NTSB Identification: CEN11FA401
14 CFR Part 91: General Aviation
Accident occurred Sunday, June 19, 2011 in Columbus, OH
Probable Cause Approval Date: 02/04/2014
Aircraft: CIRRUS DESIGN CORP SR22, registration: N526PG
Injuries: 2 Fatal.
NTSB investigators either traveled in support of this investigation or conducted a significant amount of investigative work without any travel, and used data obtained from various sources to prepare this aircraft accident report.
After takeoff in instrument meteorological conditions, the airplane was cleared for a left turn. Shortly thereafter, the airplane entered a left climbing turn, and the pilot engaged the autopilot. The flight director subsequently commanded a right roll and a decrease in pitch attitude. (The GPS steering command was set to navigate to a waypoint, and the shortest way to get there was a turn to the right.) The airspeed decreased to 105 knots and the bank angle was over 45 degrees left-wing low, so the aural underspeed alert activated because of the risk of stall. The nose-up pitch attitude decreased through level flight and entered a nose-down attitude; the left bank angle continued to increase. The underspeed alert ceased when the airplane reached an airspeed of 141 knots; the airplane was at a maximum left bank angle of 72 degrees and a maximum nose-down attitude of 24 degrees. Recorded data showed the engine was producing power throughout the flight and the autopilot was operating normally. An examination of the engine and airplane revealed no evidence of mechanical malfunctions or failures that would have precluded normal operations. Given that the autopilot was set such that it would command a right turn when engaged, yet the pilot was instructed by the air traffic controller to turn left, it is likely that the pilot was overpowering the autopilot system to comply with the instructions. According to the airplane manufacturer, it would only take 17 pounds of force to override the autopilot in pitch and 3 to 5 pounds to override the roll. Further, given the instrument conditions that were present at the time, it is likely that the pilot experience spatial disorientation and did not recognize the effects of his inputs.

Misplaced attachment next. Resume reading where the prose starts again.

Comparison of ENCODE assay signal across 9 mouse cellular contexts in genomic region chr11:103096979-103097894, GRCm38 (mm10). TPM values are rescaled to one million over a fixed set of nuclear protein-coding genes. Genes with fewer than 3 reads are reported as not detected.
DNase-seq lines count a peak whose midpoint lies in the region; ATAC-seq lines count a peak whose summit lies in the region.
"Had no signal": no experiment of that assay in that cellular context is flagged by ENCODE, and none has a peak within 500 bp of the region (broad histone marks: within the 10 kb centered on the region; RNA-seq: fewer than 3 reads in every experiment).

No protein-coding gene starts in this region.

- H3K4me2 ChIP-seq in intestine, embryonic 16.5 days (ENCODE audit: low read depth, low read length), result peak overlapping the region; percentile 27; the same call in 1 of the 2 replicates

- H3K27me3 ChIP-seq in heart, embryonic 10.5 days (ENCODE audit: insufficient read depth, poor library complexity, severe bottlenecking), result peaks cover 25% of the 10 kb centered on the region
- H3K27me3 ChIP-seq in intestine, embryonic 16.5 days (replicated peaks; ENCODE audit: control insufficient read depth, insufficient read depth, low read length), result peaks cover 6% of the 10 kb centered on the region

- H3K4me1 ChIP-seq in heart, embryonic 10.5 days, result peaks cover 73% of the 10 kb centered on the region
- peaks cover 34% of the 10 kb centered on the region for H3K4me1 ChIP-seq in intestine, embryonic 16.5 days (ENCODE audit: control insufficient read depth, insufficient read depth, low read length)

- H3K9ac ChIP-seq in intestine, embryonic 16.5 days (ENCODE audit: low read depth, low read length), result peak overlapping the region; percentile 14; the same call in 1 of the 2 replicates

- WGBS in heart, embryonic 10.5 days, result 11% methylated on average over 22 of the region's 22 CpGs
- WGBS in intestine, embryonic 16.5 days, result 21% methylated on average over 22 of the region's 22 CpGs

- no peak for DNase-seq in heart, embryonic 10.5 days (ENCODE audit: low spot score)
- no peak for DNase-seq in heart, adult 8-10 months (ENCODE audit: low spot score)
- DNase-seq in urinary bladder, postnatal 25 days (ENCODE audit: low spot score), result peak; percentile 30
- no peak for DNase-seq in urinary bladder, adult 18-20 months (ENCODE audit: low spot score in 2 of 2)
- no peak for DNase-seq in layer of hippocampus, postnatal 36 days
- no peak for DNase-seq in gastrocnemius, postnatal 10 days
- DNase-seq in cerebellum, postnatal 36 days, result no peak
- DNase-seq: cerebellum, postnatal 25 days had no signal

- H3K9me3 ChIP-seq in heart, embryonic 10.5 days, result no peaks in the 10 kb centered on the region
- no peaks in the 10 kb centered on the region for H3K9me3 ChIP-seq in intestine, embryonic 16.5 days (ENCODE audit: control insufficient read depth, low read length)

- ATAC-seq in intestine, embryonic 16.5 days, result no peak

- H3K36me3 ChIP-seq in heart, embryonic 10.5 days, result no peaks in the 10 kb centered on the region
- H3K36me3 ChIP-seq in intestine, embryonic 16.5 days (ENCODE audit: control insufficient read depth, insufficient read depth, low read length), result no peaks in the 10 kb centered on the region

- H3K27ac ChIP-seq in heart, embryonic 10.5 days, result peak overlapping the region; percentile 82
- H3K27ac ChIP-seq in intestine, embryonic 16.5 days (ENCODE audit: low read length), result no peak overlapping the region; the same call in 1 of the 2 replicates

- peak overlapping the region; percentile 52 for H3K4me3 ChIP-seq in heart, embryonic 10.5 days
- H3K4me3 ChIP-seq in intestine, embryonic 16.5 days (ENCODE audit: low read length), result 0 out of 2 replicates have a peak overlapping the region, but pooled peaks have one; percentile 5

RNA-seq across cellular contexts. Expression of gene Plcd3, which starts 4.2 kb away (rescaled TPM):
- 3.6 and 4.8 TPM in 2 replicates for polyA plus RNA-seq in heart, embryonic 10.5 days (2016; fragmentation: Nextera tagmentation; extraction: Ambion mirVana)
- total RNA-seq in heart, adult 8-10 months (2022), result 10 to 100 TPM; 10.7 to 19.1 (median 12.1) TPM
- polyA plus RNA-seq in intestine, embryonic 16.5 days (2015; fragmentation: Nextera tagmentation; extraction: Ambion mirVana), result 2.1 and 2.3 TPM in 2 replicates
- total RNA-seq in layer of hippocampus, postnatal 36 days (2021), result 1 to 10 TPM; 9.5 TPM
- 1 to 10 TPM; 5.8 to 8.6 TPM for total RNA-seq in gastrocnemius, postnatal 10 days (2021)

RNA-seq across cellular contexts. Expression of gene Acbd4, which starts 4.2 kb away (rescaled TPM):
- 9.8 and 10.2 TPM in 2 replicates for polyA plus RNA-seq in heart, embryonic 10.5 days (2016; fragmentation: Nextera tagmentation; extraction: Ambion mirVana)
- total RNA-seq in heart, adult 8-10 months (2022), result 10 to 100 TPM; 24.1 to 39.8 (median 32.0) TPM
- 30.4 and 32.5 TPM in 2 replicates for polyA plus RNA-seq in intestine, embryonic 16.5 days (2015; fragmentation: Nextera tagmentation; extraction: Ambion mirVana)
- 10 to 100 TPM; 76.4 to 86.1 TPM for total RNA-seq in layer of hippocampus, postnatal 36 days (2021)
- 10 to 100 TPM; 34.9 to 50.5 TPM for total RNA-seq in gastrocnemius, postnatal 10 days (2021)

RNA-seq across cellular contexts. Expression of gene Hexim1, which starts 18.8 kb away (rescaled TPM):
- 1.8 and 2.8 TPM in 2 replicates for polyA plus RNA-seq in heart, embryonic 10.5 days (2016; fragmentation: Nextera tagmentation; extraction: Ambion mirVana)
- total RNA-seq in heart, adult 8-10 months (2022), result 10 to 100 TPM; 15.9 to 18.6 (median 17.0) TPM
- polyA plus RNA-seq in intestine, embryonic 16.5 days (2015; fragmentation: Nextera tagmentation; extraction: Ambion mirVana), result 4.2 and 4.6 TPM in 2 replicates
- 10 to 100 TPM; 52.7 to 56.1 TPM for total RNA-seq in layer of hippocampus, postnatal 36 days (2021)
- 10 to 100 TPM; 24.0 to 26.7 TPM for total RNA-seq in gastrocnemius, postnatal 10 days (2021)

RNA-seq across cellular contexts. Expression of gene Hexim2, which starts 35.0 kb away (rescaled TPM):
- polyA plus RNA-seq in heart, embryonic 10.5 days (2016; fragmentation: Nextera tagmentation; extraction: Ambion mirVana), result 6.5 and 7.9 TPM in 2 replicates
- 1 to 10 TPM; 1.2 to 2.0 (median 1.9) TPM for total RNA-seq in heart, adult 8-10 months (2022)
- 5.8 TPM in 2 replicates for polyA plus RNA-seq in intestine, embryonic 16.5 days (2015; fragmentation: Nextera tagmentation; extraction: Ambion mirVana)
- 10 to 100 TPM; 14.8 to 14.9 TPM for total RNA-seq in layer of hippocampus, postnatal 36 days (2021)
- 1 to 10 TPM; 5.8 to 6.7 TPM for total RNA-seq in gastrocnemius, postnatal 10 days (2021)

oxicological results indicated the pilot had taken a sedating medication at some point before the accident; however, the levels were such that a determination of the level of impairment was not possible.
The National Transportation Safety Board determines the probable cause(s) of this accident to be: The pilot's spatial disorientation during the takeoff into instrument meteorological conditions, which resulted in his failure to maintain control of the airplane. Full narrative available
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